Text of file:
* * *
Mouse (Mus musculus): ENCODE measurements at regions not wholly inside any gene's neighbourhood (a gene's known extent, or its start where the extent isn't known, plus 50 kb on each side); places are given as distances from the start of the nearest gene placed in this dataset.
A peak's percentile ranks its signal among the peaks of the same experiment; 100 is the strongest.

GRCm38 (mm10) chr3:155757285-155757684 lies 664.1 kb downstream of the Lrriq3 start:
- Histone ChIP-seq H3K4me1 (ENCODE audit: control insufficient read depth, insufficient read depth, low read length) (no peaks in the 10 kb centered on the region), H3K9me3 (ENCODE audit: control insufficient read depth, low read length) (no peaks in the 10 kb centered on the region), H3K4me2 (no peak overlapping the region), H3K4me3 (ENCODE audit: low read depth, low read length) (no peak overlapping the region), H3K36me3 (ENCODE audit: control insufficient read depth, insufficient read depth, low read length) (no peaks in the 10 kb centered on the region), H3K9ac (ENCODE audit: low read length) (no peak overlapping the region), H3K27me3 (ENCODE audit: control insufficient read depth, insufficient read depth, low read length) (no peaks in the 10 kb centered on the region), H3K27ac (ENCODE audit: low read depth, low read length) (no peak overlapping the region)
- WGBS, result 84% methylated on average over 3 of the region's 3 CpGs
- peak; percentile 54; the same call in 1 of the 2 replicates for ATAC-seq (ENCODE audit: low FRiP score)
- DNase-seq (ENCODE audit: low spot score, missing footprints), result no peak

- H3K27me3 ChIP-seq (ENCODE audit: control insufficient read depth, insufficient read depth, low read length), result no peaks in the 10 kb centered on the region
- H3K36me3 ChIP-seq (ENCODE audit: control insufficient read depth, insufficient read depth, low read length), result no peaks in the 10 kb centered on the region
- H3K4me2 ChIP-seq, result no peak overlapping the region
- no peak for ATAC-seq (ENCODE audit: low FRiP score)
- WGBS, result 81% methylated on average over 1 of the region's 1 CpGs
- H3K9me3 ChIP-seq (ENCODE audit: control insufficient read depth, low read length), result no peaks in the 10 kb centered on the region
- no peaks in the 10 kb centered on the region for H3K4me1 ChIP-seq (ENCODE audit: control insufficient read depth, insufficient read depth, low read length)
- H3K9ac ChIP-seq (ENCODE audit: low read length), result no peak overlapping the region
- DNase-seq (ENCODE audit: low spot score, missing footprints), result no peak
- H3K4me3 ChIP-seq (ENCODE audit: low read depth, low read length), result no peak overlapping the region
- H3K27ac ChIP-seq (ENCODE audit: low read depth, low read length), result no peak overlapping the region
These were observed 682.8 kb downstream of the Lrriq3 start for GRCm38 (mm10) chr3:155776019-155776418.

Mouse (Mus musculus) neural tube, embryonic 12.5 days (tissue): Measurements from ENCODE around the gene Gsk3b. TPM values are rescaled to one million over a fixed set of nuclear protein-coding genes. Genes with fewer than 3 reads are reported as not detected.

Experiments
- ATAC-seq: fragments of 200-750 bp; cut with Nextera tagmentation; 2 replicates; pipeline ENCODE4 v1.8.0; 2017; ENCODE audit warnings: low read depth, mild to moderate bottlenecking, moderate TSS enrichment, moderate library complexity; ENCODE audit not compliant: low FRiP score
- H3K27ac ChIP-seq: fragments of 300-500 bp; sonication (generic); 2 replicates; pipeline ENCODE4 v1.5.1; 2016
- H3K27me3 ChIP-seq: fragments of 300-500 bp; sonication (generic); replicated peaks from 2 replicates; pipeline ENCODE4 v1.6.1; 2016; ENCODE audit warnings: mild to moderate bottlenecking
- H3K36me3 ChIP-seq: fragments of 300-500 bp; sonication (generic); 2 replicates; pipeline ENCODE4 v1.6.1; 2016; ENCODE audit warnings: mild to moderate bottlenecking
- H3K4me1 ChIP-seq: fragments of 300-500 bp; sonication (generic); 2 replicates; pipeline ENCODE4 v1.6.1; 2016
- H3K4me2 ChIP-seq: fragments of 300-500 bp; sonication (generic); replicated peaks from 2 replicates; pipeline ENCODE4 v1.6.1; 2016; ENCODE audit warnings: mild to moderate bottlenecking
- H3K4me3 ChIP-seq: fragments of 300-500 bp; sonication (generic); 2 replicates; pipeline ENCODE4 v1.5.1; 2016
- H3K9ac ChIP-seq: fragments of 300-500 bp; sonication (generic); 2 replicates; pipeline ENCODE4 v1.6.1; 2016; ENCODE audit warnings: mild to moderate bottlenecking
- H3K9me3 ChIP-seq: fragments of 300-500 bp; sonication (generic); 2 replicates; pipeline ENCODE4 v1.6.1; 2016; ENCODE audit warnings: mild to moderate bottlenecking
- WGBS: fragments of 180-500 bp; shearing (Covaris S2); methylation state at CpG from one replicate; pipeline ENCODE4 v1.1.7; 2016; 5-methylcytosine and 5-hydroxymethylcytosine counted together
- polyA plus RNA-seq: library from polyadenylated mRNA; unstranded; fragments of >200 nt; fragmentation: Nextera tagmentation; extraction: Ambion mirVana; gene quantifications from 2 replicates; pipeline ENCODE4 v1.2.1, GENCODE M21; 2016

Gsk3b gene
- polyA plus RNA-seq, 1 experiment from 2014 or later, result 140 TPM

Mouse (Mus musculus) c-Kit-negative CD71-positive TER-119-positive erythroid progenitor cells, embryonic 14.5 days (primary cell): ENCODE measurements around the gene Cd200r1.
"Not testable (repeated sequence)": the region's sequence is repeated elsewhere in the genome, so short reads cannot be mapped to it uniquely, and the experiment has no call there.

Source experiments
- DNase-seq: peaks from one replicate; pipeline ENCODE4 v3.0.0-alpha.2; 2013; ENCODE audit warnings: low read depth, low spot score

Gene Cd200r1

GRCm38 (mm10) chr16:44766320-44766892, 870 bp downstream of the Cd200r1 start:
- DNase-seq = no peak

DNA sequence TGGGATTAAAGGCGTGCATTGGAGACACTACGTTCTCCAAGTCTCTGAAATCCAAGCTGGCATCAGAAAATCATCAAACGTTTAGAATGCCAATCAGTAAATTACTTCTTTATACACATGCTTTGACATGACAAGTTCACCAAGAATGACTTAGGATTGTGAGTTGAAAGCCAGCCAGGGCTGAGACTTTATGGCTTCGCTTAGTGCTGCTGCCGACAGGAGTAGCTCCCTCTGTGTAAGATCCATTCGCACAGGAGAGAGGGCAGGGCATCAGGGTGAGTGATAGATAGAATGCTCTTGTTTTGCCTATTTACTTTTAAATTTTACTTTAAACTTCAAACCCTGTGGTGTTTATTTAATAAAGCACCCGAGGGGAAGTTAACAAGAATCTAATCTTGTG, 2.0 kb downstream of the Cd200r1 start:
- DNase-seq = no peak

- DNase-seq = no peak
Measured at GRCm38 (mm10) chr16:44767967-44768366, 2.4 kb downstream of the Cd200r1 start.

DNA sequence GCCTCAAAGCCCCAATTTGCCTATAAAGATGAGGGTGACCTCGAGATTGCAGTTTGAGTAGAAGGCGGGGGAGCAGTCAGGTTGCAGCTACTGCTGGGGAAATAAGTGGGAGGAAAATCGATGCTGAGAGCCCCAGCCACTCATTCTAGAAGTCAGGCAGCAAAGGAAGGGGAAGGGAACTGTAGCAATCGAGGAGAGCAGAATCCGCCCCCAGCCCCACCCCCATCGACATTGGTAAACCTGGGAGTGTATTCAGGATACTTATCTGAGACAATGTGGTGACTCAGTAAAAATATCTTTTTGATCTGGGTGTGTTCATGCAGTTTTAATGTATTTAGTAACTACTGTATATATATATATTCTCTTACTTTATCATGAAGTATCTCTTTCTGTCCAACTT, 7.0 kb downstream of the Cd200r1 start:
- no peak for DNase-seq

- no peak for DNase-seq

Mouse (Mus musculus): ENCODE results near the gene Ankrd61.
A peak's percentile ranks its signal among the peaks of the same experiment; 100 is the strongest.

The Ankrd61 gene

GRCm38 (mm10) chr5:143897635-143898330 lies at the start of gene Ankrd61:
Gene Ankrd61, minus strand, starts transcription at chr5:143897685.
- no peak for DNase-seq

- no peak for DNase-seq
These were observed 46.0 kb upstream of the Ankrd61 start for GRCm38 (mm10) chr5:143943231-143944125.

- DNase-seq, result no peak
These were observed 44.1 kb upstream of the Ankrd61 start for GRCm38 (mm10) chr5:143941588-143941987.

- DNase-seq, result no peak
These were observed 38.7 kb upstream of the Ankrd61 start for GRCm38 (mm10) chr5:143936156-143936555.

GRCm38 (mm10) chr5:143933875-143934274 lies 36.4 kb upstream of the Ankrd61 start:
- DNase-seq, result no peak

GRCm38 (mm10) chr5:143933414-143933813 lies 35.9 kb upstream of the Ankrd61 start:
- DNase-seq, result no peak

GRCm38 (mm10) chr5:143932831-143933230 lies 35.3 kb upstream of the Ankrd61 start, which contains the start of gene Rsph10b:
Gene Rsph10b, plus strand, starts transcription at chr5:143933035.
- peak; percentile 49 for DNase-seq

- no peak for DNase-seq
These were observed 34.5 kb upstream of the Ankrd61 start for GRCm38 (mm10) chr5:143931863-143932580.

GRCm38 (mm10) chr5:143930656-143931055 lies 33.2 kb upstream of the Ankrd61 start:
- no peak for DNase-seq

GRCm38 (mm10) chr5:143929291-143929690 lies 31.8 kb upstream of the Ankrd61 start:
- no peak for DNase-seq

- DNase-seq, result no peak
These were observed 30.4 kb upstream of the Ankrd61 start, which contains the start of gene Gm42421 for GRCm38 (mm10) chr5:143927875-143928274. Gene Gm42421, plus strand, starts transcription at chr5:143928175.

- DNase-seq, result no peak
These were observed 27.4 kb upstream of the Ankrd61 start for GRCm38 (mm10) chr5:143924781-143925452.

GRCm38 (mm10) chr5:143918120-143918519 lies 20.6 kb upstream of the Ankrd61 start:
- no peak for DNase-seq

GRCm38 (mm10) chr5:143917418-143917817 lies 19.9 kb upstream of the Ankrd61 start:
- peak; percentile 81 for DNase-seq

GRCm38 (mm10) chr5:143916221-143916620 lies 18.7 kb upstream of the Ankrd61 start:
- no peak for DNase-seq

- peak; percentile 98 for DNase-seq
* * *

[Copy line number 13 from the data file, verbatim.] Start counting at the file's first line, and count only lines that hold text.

- H3K9me3 ChIP-seq (ENCODE audit: control insufficient read depth, low read length), result no peaks in the 10 kb centered on the region